Business One Irwin.
Coveney, P. (1998). Business Angels. New York, NY: John Wiley & Sons.
Evanson, D. (1998). Where to Go When the Bank Says No. Princeton, NJ:
Bloomberg Press.
Field, D. (1991). Take Your Company Public. New York, NY: New York
Institute of Finance.
Fisher, D. (1989). Investing in Venture Capital. Charlottesville, VA: Institute
of Chartered Financial Analysts.
Henderson, J. (1988). Obtaining Venture Financing. Lexington, MA:
Lexington Books.
Gladstone, D. (1988). Venture Capital Investing. Upper Saddle River, NJ:
Prentice Hall.
Gupta, U. (2000). Done Deals. Boston, MA: Harvard Business School Press.
Helfert, E. (1991). Techniques of Financial Analysis. Homewood, IL:
Business One Irwin.


Hill, B. (2001). Inside Secrets to Venture Capital. New York, NY: John Wiley
& Sons.
Hill, B. (2002). Attracting Capital From Angels. New York, NY: John Wiley
& Sons.
Holben, C. (1996). California Small Business Access to Equity Capital.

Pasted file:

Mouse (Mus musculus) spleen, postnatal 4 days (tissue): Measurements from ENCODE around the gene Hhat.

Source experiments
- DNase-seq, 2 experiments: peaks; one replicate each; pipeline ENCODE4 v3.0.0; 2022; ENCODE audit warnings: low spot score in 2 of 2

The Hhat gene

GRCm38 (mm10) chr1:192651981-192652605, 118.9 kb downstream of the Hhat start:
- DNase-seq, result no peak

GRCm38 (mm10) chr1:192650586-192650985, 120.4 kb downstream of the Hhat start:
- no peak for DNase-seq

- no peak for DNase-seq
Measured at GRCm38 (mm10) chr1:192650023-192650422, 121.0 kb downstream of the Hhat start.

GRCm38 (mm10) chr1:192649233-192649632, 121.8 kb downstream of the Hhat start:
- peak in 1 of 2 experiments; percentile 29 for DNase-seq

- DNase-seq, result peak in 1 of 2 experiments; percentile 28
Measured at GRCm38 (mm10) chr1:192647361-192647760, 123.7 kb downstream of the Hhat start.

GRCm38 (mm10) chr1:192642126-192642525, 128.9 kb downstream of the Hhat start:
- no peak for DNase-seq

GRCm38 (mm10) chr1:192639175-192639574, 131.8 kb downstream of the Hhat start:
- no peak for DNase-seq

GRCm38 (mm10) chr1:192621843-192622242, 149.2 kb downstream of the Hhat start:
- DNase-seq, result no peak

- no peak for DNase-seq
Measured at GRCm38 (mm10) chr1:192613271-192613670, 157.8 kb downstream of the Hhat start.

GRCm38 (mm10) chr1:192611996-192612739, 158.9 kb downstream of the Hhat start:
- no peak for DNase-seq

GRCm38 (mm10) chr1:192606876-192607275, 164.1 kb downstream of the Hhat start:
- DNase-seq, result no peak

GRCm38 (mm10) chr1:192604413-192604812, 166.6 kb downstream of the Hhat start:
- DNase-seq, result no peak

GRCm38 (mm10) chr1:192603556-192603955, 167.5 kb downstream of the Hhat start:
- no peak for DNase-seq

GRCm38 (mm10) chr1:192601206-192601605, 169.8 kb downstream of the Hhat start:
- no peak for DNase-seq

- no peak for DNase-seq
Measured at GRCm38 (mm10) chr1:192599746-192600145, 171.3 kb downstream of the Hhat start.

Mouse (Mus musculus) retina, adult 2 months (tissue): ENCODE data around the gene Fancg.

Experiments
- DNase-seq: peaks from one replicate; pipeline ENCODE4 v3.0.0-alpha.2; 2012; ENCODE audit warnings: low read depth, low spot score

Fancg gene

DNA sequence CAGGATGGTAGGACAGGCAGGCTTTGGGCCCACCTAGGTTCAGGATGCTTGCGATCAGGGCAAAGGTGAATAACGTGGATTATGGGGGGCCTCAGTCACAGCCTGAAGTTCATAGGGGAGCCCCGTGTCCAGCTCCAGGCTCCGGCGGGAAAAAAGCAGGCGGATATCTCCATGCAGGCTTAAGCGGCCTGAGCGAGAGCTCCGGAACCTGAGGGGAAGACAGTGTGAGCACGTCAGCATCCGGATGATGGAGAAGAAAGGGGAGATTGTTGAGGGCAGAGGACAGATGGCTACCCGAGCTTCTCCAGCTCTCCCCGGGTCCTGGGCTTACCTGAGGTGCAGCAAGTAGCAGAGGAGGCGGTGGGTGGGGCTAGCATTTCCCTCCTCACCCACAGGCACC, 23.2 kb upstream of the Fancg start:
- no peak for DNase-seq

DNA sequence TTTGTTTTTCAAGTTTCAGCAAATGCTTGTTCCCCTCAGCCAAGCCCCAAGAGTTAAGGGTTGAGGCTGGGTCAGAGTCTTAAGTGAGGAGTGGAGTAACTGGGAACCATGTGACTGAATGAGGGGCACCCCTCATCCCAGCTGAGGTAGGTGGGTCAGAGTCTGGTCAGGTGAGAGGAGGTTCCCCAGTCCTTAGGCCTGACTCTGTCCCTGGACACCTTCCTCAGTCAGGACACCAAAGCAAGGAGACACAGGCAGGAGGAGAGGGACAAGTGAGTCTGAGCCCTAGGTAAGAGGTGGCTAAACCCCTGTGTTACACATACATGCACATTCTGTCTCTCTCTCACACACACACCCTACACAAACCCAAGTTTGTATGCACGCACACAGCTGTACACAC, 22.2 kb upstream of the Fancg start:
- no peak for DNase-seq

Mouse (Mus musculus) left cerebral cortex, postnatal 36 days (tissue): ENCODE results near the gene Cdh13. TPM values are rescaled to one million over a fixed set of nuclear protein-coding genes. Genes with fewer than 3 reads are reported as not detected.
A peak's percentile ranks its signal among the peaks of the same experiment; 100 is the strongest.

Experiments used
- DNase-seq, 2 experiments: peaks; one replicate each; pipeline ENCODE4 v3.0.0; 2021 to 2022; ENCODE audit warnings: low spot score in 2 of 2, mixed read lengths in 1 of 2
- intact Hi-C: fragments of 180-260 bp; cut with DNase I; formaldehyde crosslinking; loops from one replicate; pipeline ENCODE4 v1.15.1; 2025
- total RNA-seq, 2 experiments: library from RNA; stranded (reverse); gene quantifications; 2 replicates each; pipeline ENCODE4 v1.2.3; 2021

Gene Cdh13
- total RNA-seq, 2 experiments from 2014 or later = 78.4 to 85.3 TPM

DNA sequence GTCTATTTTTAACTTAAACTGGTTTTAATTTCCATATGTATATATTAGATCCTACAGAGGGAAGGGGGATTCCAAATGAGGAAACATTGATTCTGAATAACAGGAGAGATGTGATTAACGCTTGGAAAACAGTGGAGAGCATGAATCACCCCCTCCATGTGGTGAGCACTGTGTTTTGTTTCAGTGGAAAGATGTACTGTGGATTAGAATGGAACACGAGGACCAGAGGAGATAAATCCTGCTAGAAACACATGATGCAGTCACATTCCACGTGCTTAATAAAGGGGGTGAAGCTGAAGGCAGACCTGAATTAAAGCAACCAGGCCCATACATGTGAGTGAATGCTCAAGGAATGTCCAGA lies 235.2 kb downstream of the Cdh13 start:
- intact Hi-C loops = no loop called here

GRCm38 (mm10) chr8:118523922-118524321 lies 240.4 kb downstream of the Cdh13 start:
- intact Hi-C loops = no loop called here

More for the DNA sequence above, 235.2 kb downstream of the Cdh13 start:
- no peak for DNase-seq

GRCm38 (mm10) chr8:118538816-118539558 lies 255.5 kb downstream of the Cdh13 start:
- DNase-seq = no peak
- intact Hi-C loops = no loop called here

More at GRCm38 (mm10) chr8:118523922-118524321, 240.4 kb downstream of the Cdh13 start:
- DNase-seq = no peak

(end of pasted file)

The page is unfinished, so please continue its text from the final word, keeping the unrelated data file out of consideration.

Sacramento, CA: Trade and Commerce Agency Report.
Howe, F. (1991). The Board Member™s Guide to Fund Raising. San
Francisco, CA: Jossey-Bass.
Keely, R. et al. (1998). Business Angels. Boulder, CO: Colorado Capital
Kozmetsky, G. (1985). Financing and Managing Fast-Growth Companies.
Lexington, MA: Lexington Books.
Kramer, M. (2001). Financing and Building an E-Commerce Venture.
Paramus, NJ: Prentice Hall.
Lindsey, J. (1989). Start-Up Money. New York, NY: John Wiley & Sons.
Lindsey, J. (1990) The Entrepreneur™s Guide to Capital. Chicago, IL: Probus
Lipper, A. (1996). Guide for Venture Investing Angels. Columbia, MO:
Missouri Innovation Center.
Lister, K. et al. (1995). Finding Money. New York, NY: John Wiley & Sons.
Long, M. (1998). Raising Capital in the New Economy. San Diego, CA:
ProMotion Publishing.
Long, M. (1998). Unlimited Capital. San Diego, CA: ProMotion Publishing.
May, J. (2001). Every Business Needs an Angel. New York, NY: Crown